One of the first things I did when I moved to Belfast was walk across the footbridge. I always like the way things look from the water. The flat expanse of ocean between me and the shore provides a clear view of the city.

It was low tide when I went out on the bridge, and I immediately noticed the huge change in the water level between low and high tides. I wasn’t used to seeing 12-foot swings in the tide. Yards of mussels were exposed, clinging to the stone pilings that support the bridge.

The tides are a fascinating phenomenon and seeing their evidence got me thinking about what is responsible for them — the moon.

Tides are critical to many types of sea life and shore birds. They create entire ecosystems, like salt marshes, that depend on the consistent ebb and flow. Even more than that, they are a constant reminder of our wider solar system and the happy, albeit violent, coincidences that led to the world we live in.

As most learned in ninth grade earth science, the tides are controlled by the pull of gravity by the moon on the Earth’s oceans. The interaction between the sun and the moon and the rotation of the earth causes the cyclical rising and receding of the water. When the moon teams up with the sun — when they are lined up on the same side of the earth — it boosts the effect.

This is something we take for granted when looking up at the sky or observing the tides. The moon has always been there. It seems to have been meant to be there, since so much of life depends on it. However, the fact that Earth has a moon was not a foregone conclusion.

Around 4.5 billion years ago the Earth was a hot young proto-planet spinning around the newly born sun. At that time a rogue planet roughly the size of Mars collided with it, blasting huge chunks of the planet into space. Over time that material, left over from the massive collision, coalesced into the moon.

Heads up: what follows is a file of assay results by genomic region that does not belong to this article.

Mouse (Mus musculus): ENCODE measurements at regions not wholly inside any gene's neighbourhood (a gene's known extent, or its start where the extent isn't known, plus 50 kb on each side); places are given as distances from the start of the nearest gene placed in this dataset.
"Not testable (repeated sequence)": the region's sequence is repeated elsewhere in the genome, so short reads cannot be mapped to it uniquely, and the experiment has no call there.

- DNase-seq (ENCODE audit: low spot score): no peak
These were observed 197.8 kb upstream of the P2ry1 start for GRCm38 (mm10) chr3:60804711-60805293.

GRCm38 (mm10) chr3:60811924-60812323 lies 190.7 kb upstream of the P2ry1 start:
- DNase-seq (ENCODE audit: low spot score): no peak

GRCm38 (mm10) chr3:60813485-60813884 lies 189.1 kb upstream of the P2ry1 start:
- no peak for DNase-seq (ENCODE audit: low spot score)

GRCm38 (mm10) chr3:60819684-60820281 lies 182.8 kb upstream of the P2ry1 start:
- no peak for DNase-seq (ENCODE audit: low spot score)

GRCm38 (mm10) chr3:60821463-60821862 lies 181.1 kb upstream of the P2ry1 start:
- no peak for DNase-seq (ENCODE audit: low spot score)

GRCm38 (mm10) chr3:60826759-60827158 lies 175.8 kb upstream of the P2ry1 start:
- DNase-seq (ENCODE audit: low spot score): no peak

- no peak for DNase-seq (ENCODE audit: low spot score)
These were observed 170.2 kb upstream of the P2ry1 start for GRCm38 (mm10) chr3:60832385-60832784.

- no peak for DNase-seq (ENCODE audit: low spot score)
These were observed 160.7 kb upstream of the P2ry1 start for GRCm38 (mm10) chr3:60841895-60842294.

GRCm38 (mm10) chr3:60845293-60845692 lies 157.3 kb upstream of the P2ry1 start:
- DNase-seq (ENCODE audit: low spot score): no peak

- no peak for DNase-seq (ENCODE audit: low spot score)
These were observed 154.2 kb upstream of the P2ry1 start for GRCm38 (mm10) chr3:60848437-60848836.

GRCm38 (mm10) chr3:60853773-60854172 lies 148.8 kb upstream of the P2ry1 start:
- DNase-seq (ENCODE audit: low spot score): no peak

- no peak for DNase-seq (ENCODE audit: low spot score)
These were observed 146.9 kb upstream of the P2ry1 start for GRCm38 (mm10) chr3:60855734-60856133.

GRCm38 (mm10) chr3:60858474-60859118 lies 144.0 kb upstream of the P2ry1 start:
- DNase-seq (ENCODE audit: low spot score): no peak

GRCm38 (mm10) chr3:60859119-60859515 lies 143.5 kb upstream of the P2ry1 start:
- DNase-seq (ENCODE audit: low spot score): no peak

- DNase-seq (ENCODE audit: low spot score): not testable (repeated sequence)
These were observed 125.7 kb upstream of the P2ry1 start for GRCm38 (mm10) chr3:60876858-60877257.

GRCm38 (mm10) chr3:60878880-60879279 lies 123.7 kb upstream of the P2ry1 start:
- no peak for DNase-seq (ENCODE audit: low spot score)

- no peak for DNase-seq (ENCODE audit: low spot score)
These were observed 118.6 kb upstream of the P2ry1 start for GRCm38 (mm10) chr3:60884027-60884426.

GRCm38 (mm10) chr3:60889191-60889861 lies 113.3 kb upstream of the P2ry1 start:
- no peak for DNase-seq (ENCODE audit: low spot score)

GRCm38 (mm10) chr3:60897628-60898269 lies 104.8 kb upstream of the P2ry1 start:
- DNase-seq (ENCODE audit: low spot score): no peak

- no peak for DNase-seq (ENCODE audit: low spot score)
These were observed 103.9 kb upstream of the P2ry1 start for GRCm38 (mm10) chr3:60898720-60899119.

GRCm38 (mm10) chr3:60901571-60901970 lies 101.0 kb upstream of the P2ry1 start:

The impact had to have happened at a very precise angle for this to have worked. If it had hit the Earth directly it would have destroyed both of the planets, if it hit in a glancing blow the Earth wouldn’t have ejected enough material to form the Moon. It had to happen just so.

If it hadn’t happened as it did, the Earth would be a very different place. The moon acted during the earlier, more active years of the solar system kind of like a shield protecting our planet from comets and asteroids. As the foreign objects would circle in, threatening to impact Earth and wipe out early life, the moon would pull them in with its gravity and take the hit for us. Without the moon, early life would have experienced far more impacts and resulting extinction events.

The tides were critical in this period. The water would rise and fall over mineral-rich rock, which might have contained the ingredients for the first specks of life. Since then the Earth has matured, and we tend to take for granted how lucky we are to have that face in the sky.

So next time you are out digging steamers at low tide or fishing as it ebbs, give a thought the moon.